The origins of Polish universities of technology go back to the 18th century. They were related to either military technology or mining, which demanded complicated technological processes as a result of the exploitation of deeper seams. The model school of technology, a university of technology, was designed by the French, who in 1794 founded the School of Technology (Ecole polytechnique) in Paris. In the beginning of the 19th century universities of technology were opened in Prague (in 1806), Vienna (1815) and in Karlsruhe (1824).

In Poland, the first multidisciplinary university of technology was the Preparatory School for the Institute of Technology, which was opened on 4 January 1826. The Warsaw University of Technology still cultivates its traditions. The man who played the most important part in creating the school and writing its charter was Stanisław Staszic. Kajetan Garbiński, a mathematician and Warsaw University professor became the director of the school. The School was closed in 1831, after the November Insurrection.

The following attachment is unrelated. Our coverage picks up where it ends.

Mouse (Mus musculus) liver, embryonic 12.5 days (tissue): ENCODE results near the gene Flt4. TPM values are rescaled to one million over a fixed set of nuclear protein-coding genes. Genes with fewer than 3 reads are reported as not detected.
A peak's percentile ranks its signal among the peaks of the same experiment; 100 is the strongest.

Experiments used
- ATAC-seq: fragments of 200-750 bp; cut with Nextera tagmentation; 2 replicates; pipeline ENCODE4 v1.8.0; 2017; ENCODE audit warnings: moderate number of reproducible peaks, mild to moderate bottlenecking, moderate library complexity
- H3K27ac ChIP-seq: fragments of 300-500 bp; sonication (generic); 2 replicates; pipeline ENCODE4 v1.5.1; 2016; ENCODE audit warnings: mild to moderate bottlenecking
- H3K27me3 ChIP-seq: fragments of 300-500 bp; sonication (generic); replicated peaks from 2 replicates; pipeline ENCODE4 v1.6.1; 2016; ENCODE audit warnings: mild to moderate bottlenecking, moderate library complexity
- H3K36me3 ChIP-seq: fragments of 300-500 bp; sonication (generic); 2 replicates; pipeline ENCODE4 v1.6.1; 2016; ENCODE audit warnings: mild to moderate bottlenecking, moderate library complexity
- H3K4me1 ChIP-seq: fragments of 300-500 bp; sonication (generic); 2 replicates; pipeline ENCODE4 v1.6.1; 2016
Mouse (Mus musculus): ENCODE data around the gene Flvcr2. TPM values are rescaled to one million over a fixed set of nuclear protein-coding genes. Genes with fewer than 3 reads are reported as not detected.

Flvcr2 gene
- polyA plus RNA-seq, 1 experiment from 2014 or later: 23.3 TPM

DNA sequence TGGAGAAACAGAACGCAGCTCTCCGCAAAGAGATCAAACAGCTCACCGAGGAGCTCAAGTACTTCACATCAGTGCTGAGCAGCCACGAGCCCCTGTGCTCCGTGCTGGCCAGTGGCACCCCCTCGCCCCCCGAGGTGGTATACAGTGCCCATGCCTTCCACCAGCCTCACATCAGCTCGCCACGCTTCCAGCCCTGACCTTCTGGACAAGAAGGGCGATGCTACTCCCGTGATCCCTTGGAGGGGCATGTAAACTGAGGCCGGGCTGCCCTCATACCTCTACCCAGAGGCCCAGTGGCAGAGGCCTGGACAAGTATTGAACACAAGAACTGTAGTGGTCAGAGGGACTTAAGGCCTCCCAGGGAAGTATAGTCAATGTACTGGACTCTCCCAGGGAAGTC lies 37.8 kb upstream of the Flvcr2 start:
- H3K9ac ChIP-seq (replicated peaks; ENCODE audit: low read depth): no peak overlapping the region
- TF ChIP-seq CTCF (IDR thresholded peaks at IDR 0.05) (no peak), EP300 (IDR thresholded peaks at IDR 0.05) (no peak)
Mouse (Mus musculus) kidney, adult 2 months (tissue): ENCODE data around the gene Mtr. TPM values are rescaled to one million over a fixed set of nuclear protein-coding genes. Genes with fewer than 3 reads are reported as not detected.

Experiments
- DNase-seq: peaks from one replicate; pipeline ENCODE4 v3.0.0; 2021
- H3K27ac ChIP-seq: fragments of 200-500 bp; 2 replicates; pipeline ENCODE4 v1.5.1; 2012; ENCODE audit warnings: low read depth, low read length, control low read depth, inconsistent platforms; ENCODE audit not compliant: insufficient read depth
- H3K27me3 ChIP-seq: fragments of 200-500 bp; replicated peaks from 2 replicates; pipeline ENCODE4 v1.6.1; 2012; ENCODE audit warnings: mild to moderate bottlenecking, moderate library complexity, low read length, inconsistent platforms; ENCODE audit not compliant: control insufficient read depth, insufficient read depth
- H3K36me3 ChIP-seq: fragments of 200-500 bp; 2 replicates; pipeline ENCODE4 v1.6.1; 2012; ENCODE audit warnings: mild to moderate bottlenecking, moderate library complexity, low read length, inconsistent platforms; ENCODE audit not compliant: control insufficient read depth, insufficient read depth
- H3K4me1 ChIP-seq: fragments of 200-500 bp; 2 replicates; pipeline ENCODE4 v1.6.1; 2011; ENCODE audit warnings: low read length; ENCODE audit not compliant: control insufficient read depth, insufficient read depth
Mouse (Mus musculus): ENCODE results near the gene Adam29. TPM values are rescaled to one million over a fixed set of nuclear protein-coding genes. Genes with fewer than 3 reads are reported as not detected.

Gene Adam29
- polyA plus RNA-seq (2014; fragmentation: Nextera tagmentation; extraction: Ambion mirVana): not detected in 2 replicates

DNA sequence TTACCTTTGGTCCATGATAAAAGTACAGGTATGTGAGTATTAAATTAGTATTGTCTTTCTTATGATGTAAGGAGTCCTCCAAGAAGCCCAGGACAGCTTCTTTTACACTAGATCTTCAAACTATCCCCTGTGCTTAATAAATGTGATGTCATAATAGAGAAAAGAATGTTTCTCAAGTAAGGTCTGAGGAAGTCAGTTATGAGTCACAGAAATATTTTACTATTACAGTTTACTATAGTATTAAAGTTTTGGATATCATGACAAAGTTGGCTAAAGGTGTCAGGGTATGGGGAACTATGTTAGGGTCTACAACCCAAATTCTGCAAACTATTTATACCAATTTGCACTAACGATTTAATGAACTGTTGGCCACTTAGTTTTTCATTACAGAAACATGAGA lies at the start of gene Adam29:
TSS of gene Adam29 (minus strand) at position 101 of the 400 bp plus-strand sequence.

Interior of Main Auditorium
Founding date

In 1898, the Technological Section of the Warsaw Society for Russian Commerce and Industry, whose director was engineer Kazimierz Obrębowicz, collected funds for the opening of Emperor Nicolas II University of Technology. Classes, with Russian as the language of instruction, started on 5 September in the building at 81 Marszałkowska Street. They were soon moved to new buildings, built especially for the Institute. They were designed by Bronisław Rogóyski and Stefan Szyller.

On the day of the opening, the University had three faculties: the Faculty of Mathematics, Chemistry and Engineering and Construction. In June 1902, the Faculty of Mining was opened. Poles constituted the majority of students until 1905, when their number reached 1,100.